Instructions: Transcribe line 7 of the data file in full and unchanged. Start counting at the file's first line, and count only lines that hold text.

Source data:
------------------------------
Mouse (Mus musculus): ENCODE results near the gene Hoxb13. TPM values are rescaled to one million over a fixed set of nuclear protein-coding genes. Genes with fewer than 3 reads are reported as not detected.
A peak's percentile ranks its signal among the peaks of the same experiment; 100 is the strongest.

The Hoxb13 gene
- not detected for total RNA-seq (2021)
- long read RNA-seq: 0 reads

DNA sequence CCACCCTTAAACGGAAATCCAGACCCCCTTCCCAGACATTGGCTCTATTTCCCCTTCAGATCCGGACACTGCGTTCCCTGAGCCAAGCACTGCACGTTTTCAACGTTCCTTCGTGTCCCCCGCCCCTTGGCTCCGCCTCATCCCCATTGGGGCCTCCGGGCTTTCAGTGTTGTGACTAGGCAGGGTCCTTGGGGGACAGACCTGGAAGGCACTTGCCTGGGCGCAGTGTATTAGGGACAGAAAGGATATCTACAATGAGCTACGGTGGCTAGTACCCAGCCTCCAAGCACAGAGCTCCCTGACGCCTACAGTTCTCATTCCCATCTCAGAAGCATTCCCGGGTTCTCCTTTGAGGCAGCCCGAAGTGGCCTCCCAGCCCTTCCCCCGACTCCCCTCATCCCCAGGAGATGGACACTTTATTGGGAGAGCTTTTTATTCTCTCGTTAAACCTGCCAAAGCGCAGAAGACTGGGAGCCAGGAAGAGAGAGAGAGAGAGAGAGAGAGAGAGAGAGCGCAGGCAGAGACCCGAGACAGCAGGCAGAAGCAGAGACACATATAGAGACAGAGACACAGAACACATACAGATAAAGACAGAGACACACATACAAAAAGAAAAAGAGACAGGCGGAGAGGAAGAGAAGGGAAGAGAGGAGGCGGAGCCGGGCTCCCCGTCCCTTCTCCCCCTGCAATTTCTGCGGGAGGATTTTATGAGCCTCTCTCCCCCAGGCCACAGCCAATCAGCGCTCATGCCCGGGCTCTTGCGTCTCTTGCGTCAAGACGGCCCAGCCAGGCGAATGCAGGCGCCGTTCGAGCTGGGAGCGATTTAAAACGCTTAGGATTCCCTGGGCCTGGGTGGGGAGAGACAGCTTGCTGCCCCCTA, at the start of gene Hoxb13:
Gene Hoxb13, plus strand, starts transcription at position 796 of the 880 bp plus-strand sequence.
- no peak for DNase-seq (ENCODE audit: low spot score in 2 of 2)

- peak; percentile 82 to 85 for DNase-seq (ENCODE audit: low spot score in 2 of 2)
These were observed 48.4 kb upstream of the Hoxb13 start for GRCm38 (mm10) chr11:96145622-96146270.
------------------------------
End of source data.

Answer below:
Gene Hoxb13, plus strand, starts transcription at position 796 of the 880 bp plus-strand sequence.